The Situation in Syria Isn’t Going to Be Fixed by a Missile Strike
Now that the missiles have launched and successfully destroyed three Syrian targets related to the storage and use of chemical weapons, let’s ask: What have we learned? What’s next?
- The U.S., British and French militaries are effective once they know where they are aiming their weapons. Based on Pentagon briefings, it seems there was actual damage to stored chemical weapons — and care to avoid human damage. The “precision” weapons seemed pretty precise in avoiding Russians, who got a heads-up on where the missiles had been headed, and Iranians, as well as Syrians. And, the U.S. wins credibility when it acts in the name of morality and in tandem with allies.
- Nothing is finished here. Russian President Vladimir Putin, a protector of Syria, called the missile strikes an “act of aggression against a sovereign state” violating the U.N. charter. Syria said there would be more conflict. Iran issued a standard broadside. Among other things, the U.N. Security Council showed with divided voices the futility of depending too much on that body as referee. In any event, U.S. officials have been acknowledging that there is nothing in place to keep Syria from repeating its use of chemical weapons since more are stored elsewhere, and that further actions threaten a broadened conflict in the region.
- Maybe the most remarkable aspect of the weekend strikes was that Trump actually seemed to listen to the generals rather than relying solely on his unpredictable gut. While still sending boastful tweets claiming “mission accomplished,” Trump actually allowed a more thoughtful, careful response to the use of chemical weapons than he might have. Days after seeming to order an immediate U.S. withdrawal from Syria, and then a turnabout threat by tweet, the president seems satisfied with a pinpoint set of strikes that do not alter the Syrian war landscape.
The hero of the weekend seemed to be Defense Secretary James Mattis for his considered thinking about a tactic that fits with a situation that lacks any strategy and for designing an attack that left few reported casualties. Three civilians were reported harmed in Homs.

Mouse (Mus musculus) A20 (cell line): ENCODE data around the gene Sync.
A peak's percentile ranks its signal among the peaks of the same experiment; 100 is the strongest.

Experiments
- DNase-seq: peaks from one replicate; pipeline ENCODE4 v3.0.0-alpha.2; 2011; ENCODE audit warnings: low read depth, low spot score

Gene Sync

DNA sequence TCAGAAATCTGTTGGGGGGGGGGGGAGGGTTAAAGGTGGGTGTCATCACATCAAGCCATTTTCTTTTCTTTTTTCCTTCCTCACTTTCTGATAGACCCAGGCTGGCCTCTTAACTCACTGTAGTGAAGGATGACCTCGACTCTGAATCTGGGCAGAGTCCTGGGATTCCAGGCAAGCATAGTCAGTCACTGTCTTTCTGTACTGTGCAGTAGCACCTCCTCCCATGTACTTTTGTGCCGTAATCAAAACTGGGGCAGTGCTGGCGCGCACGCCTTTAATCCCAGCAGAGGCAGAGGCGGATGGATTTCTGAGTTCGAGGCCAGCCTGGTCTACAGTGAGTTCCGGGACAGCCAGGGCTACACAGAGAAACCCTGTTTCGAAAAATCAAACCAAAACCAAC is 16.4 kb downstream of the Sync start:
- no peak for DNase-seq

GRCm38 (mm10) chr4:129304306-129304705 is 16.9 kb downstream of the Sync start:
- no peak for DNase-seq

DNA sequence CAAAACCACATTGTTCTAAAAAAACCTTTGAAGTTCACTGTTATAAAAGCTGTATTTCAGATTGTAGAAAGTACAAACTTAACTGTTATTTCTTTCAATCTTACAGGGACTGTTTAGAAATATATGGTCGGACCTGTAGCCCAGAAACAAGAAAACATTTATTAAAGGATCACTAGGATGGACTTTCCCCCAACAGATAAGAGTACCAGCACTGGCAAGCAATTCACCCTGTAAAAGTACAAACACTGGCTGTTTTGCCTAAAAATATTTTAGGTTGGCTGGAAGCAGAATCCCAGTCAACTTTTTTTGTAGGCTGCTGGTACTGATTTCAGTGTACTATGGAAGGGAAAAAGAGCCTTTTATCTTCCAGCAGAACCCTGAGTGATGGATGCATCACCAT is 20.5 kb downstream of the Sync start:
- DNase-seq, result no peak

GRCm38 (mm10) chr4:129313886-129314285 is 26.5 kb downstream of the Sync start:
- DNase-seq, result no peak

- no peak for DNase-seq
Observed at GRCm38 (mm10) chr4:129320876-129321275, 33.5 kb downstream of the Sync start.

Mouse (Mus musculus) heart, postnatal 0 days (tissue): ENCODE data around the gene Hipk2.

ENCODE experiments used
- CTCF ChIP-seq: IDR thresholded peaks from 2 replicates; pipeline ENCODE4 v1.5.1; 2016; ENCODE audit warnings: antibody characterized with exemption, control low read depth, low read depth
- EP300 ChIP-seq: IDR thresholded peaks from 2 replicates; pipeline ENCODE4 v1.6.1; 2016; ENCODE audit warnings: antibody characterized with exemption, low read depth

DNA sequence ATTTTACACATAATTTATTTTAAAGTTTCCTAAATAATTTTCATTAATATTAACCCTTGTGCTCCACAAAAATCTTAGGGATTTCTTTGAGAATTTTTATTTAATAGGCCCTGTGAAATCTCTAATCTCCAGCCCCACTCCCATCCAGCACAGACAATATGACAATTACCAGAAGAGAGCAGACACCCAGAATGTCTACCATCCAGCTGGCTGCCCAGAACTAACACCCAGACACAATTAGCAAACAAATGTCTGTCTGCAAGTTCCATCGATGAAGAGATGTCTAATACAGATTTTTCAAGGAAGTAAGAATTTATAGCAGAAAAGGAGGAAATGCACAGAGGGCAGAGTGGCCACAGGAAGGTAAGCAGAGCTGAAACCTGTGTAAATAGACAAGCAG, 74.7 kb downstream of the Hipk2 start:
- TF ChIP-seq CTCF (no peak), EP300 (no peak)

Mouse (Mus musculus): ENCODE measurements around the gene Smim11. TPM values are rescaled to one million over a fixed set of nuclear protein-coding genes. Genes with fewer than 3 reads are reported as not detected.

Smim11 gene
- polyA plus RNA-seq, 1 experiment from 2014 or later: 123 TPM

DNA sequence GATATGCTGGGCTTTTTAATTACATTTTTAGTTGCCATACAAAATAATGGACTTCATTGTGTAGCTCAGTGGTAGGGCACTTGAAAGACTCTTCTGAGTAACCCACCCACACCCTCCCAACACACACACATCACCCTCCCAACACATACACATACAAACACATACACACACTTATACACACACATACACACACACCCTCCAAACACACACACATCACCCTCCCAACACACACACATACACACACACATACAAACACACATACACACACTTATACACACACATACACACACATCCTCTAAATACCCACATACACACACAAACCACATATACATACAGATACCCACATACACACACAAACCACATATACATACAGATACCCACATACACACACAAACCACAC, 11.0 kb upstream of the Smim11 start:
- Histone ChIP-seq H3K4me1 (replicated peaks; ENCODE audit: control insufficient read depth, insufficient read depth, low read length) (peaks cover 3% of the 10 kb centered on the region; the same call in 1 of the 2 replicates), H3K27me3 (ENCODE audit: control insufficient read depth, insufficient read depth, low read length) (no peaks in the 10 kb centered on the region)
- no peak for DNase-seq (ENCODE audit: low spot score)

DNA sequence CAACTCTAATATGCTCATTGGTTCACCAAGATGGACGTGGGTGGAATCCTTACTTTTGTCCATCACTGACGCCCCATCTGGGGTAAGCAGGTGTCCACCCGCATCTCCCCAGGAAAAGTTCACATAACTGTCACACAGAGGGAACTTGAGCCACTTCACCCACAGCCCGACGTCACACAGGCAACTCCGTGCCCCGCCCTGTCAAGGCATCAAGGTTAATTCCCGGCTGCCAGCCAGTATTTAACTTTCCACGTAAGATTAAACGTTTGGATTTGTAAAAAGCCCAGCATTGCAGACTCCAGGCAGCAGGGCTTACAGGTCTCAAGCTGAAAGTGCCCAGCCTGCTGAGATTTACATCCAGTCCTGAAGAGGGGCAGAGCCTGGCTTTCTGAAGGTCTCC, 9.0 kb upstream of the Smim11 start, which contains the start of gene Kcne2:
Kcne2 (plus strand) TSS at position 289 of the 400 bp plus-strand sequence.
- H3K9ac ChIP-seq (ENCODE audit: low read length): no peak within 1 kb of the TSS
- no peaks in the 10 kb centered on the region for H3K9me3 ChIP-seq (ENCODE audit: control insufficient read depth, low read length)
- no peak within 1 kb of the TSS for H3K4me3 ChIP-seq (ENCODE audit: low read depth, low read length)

The big question that remains, of course, is just what was accomplished? Without taking anything away from the effectiveness of our military, what is missing in this picture is an overall strategy, and how the United States figures into a roiled Mideast. As one headline said, the mission may be accomplished, but what is the actual mission?
It bothers me still, as it did a year ago, for example, that death by chemicals is considered heinous enough for the U.S. and allies to interfere. But still there is death by barrel bombs; starvation; and street warfare that jeopardizes civilians, hospitals, food and daily life. Nothing is changed.
Nor did U.S. declarations of human caring because of use of chemical weapons prompt help for the massive numbers of refugees created by the six years of war in Syria. Trump’s U.S. has all but closed its doors to refugees out of fears of a terrorist entering the country under cover of refugee status.
And Trump, whose only strategic statement in all this is aimed at the elimination of ISIS as a singular agency of terrorism, remains intractable despite reams of information showing Syrian insurgents represent a wide variety of causes that will continue to flourish and re-grow in organized and unorganized ways once the U.S. does withdraw.
As noted previously, the most recent meeting of Russian, Turkish and Iranian leaders to carve up a post-war Syria left the U.S. and allies out of the conversation. Indeed, we have Russians digging in deep to preserve warm-water port access in Syria, Iran looking to extend its influence in the region and Turkey focused on the North, where U.S.-backed Kurdish troops who have been front-line soldiers against ISIS now are targets of a Turkey that fears its own internal uprising.
We have a situation in Syria that feels overwhelming considering that complex, comprehensive and sensible thinking by the U.S. is lacking. Look at the absurdity of a singular, $100 million missile strike coming as we have another new national security apparatus just moving into the White House; a controversial secretary of state nominee swimming upward toward Senate confirmation; and looming dates with simultaneous nuclear weapons showdowns in North Korea and Iran.
“America First” doesn’t provide a complex grid for answers.
Lets hope that perhaps Trump has learned something from actually listening to people who know what they are talking about.